Our research focuses on the early detection and prevention of colorectal cancer through increased screening, especially among medically underserved populations. Our current projects include evaluations of novel interventions to increase adherence to colorectal cancer screening and follow-up of abnormal results.
Lancet Gastroenterol Hepatol
JAMA Netw Open
Importance: The effectiveness of stool-based colorectal cancer (CRC) screening, including fecal immunochemical tests (FITs), relies on colonoscopy completion among patients with abnormal results, but in safety net systems and federally qualified health centers, in which FIT is frequently used, colonoscopy completion within 1 year of an abnormal result rarely exceeds 50%. Clinician-identified factors in follow-up of abnormal FIT results are understudied and could lead to more effective interventions to address this issue. Objective: To describe clinician-identified barriers and facilitators to colonoscopy completion among patients with abnormal FIT results in a safety net health care system. Design, Setting, and Participants: This qualitative study was conducted using semistructured key informant interviews with primary care physicians (PCPs) and staff members in a large safety net health care system in Washington state. Eligible clinicians were recruited through all-staff meetings and clinic medical directors. Interviews were conducted from February to December 2020 through face-to-face interactions or digital meeting platforms. Interview transcripts were analyzed deductively and inductively using a content analysis approach. Data were analyzed from September through December 2020. Main Outcomes and Measures: Barriers and facilitators to colonoscopy completion after an abnormal FIT result were identified by PCPs and staff members. Results: Among 21 participants, there were 10 PCPs and 11 staff members; 20 participants provided demographic information. The median (interquartile range) age was 38.5 (33.0-51.5) years, 17 (85.0%) were women, and 9 participants (45.0%) spent more than 75% of their working time engaging in patient care. All participants identified social determinants of health, organizational factors, and patient cognitive factors as barriers to colonoscopy completion. Participants suggested that existing resources that addressed these factors facilitated colonoscopy completion but were insufficient to meet national follow-up colonoscopy goals. Conclusions and Relevance: In this qualitative study, responses of interviewed PCPs and staff members suggested that the barriers to colonoscopy completion in a safety net health system may be modifiable. These findings suggest that interventions to improve follow-up of abnormal FIT results should be informed by clinician-identified factors to address multilevel challenges to colonoscopy completion.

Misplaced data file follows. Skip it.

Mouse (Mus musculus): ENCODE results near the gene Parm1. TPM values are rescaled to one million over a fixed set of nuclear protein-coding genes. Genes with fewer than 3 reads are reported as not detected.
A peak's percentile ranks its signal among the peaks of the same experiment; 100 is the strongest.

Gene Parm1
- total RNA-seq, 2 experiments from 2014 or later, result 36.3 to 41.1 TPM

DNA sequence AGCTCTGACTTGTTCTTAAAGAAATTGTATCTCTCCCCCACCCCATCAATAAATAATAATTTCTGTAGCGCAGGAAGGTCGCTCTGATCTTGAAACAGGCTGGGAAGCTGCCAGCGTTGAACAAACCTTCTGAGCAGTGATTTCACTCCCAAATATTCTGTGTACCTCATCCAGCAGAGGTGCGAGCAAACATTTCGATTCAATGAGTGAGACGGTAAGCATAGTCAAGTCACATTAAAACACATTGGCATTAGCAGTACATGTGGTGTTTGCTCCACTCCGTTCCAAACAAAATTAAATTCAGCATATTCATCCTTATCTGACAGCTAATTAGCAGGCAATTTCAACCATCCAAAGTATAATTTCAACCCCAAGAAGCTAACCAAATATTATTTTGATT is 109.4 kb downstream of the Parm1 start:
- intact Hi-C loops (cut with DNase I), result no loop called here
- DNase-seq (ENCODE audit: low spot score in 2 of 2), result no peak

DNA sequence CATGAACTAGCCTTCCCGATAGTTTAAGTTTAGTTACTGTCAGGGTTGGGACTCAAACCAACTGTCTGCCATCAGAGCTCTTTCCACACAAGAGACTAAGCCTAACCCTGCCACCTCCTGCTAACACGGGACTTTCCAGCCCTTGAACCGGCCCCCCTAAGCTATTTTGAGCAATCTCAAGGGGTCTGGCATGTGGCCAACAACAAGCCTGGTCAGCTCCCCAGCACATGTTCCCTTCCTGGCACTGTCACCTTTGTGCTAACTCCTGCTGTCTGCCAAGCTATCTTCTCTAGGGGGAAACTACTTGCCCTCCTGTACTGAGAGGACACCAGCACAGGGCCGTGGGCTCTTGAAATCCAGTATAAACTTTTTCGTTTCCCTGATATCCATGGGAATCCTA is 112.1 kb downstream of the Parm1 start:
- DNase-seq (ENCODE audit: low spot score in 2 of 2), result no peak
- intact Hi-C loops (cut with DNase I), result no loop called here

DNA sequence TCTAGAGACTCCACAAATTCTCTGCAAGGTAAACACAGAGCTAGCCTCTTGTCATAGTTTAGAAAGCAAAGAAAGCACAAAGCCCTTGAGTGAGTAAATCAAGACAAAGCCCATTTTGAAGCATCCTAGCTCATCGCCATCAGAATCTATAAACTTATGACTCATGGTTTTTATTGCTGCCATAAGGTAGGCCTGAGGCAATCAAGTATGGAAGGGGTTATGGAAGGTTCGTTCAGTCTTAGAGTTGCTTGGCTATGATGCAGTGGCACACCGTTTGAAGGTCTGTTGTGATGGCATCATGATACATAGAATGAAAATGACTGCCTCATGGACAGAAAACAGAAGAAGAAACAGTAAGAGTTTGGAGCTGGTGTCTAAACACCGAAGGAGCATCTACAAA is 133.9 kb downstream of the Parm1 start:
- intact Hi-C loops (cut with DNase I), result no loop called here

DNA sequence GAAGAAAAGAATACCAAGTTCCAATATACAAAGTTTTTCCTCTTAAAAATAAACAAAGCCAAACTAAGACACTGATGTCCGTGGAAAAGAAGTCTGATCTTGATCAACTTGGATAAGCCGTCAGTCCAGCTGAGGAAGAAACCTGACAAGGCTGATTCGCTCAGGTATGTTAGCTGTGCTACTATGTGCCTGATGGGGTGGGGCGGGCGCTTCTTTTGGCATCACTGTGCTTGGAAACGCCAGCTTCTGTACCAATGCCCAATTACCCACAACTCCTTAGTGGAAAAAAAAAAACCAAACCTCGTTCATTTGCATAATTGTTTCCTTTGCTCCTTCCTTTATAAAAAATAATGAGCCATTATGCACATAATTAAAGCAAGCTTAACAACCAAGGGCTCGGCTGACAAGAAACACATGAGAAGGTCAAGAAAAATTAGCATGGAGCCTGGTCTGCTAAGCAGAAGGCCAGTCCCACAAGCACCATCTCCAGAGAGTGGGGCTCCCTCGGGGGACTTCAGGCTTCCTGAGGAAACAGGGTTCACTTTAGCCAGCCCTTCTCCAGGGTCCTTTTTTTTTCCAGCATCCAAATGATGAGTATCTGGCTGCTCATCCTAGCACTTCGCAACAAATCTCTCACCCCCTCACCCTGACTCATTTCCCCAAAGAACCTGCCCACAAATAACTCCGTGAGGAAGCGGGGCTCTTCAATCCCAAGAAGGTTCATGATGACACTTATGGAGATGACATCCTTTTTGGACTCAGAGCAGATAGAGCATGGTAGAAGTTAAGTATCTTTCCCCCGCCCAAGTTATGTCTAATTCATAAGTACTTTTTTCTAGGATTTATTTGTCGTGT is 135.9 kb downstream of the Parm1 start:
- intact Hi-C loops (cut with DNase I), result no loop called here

JAMA Netw Open
Dig Dis Sci
BACKGROUND: Gender-based differences in the use of professional titles during speaker introductions have been described in other medical specialties. AIMS: Our primary aim was to assess gender-based differences in the formality of speaker introductions at the American College of Gastroenterology 2020 Virtual Annual Scientific Meeting. Our secondary aim was to assess gender-based differences in the formality of speaker self-introductions. METHODS: Reviewed presentations from the American College of Gastroenterology Annual Meeting for gender-based differences in professional title use during speaker introductions and self-introductions. RESULTS: Speakers included 29 women (37.2%) and 49 men (62.8%). We found no significant gender differences in the use of professional titles by introducers (t(67)=- 0.775, p=0.441) or in self-introductions (36.4% of women vs. 41.9% of men, t(63)=0.422, p=0.674). CONCLUSION: The lack of gender differences in professional title use may represent a novel advantage of virtual meeting formats or suggest increased attention to gender bias in introductions.